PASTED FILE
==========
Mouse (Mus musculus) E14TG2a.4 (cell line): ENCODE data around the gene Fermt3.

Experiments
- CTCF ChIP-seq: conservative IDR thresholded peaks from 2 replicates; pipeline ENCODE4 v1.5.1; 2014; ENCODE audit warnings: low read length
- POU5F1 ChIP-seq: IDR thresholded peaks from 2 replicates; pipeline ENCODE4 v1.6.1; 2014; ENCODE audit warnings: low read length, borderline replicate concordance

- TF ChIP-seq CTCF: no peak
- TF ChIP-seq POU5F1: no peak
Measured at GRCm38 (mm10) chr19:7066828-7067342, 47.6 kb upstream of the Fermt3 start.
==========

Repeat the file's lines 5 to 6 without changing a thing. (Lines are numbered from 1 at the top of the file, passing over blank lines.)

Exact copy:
- TF ChIP-seq CTCF: no peak
- TF ChIP-seq POU5F1: no peak